The Public Interest Disclosure Act

Overview

The Public Interest Disclosure Act (SS 2011, c. P-38.1) protects public servants that disclose wrongdoings to designated officers within their organization or to the Public Interest Disclosure Commissioner. Any retaliation towards a public servant is deemed an offence by the Act and is subject to fines.

What kind of disclosure is protected?

The Act protects public servants who, while acting in good faith and on the basis of reasonable belief, disclose information related to a wrongdoing that has been or is about to be committed s.10 to the designated officer for the government institution where the public servant is employed or directly to the Commissioner.

Under the Act, a wrongdoing s.3 is defined as any of the following events: 

  • a contravention of an Act, a regulation made pursuant to an Act, an Act of the Parliament of Canada or a regulation made pursuant to an Act of the Parliament of Canada; 
  • an act or omission that creates: (i) a substantial and specific danger to the life, health or safety of persons other than a danger that is inherent in the performance of the duties or functions of a public servant; or (ii) a substantial and specific danger to the environment; 
  • gross mismanagement of public funds or a public asset; 
  • knowingly directing or counselling a person to commit a wrongdoing

Under the Act, a designed officer s.2(1)(b) means:

  • a senior official of the government institution who is designated as a designated officer for the government institution; or
  • the permanent head s.2(1)(f) if the permanent head of the government institution does not designate a senior official;

Who is eligible for protection?

The Act protects public servants, individuals of a government institution, who have disclosed information regarding a wrongdoing s.2 (1)(h).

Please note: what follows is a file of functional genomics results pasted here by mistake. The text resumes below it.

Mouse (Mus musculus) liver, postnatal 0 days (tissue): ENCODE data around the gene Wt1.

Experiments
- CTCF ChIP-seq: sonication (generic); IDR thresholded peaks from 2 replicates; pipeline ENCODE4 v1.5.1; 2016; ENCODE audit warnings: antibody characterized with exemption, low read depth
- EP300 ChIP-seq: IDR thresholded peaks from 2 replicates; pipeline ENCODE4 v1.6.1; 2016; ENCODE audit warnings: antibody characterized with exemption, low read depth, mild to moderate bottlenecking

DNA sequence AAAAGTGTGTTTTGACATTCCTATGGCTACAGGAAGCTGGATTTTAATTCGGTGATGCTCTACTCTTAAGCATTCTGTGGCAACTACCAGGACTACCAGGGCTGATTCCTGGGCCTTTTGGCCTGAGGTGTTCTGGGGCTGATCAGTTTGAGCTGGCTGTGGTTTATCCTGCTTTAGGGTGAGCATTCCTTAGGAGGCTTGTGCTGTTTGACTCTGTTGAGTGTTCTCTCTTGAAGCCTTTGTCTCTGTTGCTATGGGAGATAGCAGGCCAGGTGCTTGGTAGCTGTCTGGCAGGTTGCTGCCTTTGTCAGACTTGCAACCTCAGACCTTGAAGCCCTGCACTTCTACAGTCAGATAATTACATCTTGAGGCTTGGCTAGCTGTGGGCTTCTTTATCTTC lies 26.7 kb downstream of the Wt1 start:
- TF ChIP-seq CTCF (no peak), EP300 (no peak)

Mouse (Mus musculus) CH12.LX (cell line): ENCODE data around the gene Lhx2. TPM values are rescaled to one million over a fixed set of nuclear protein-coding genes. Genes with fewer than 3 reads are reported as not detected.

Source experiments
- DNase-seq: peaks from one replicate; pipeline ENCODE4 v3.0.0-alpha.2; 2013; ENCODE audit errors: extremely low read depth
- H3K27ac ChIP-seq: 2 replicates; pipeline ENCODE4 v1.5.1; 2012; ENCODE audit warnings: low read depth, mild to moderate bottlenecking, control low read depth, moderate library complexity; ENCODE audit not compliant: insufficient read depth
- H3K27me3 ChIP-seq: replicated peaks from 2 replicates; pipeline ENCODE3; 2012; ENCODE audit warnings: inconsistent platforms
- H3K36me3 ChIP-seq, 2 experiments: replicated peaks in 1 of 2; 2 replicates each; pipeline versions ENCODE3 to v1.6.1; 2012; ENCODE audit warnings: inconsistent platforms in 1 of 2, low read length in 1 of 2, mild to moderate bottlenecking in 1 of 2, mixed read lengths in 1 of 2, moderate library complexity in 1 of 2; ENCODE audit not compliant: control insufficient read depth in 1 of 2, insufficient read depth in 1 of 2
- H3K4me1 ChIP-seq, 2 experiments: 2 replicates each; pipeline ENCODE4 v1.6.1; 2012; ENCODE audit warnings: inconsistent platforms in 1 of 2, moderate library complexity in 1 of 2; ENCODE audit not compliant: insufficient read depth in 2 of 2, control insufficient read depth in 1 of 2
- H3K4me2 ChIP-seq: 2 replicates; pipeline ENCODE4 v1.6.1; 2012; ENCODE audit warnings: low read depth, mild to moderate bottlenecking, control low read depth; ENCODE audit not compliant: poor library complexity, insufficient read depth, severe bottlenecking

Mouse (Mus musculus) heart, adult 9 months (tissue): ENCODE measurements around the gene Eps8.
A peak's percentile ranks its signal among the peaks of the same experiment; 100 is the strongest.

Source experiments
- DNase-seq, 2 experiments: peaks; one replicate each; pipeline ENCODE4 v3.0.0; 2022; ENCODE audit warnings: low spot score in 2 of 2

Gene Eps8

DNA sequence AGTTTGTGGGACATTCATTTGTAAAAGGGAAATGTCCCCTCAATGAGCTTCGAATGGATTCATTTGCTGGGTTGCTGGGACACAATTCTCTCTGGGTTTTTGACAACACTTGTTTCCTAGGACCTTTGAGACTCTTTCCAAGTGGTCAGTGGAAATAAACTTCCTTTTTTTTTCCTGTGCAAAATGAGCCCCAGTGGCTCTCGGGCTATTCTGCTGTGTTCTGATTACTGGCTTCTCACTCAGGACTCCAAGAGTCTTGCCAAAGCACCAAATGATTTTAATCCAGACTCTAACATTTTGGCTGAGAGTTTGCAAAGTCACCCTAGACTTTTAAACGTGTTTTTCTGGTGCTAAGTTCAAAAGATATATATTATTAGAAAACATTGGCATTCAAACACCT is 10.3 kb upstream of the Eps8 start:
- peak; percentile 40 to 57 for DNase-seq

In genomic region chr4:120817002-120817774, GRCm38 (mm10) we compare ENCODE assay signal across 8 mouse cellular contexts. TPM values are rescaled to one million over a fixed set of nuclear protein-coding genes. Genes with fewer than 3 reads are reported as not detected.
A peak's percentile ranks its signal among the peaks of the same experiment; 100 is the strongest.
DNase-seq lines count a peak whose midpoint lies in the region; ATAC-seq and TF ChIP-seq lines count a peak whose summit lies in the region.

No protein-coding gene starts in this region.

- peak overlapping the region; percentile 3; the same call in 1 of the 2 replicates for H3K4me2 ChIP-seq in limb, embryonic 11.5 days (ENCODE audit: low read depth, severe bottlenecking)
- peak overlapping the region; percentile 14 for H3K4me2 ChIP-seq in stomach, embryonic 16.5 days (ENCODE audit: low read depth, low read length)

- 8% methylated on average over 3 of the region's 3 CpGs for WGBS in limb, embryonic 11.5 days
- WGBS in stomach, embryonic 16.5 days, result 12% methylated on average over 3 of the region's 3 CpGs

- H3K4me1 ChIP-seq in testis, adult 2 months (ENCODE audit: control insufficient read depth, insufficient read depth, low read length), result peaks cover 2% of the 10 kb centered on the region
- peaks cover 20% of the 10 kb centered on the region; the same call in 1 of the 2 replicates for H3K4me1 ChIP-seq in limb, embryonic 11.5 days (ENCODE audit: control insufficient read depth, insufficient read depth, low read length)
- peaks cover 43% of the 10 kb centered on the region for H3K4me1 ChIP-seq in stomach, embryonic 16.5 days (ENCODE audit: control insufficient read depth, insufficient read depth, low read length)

The complaint must be filed in writing to the designated officer no more than two years after the day of the alleged contravention s.41

The Act does not protect any persons who make false or misleading statements, or who obstruct or destroy evidence relating to a disclosure s.37, 38, 39. Persons who are found guilty of any of these acts will be liable to a fine of no more than $10 000 (summary conviction) or $100 000 (indictable offence).

How are whistleblowers protected?

The Act protects an employee who has made a protected disclosure, sought advice relating to making a disclosure, or cooperated in an investigation related to the disclosure, from any kind of reprisal s.26(1).

Under the Act, a reprisal s.2(1)(j) is defined as any of the following acts: 

  • a dismissal, layoff, suspension, demotion or transfer, discontinuation or elimination of a job, change of a job location, reduction in wages, change in hours of work or reprimand; 
  • any measure, other than ones mentioned above, that adversely affects the public servant’s employment or working conditions; or
  • a threat to take any of the measures mentioned above;

Any person who knowingly takes any kind of reprisal against an employee for disclosing information shall be liable to a fine of no more than $10 000 (summary conviction) or $100 000 (indictable offence) s.40.

The public servant is prohibited against disclosing any more information than is required to make the disclosure s.13(2). However, the public servant may be required to disclose additional information that may be useful in order to investigate the complaint s.11.  

The Act does not authorize the disclosure of information relating to deliberations and records of the executive council and information protected by solicitor-client privilege s.13(1).

How should disclosures be made?

Be careful! Despite presenting some challenges for follow ups, one of the best protections for whistleblowers is their anonymity. Be cautious when providing any information through electronic means, especially emails! Read the security tips section.

The disclosure must be made in writing in either the prescribed form to the Commissioner, or to the designated officer in the organization in the following list.

For additional information on how to disclose a wrongdoing, please contact the office of the Public Interest Disclosure Commissioner at  http://www.saskpidc.ca/.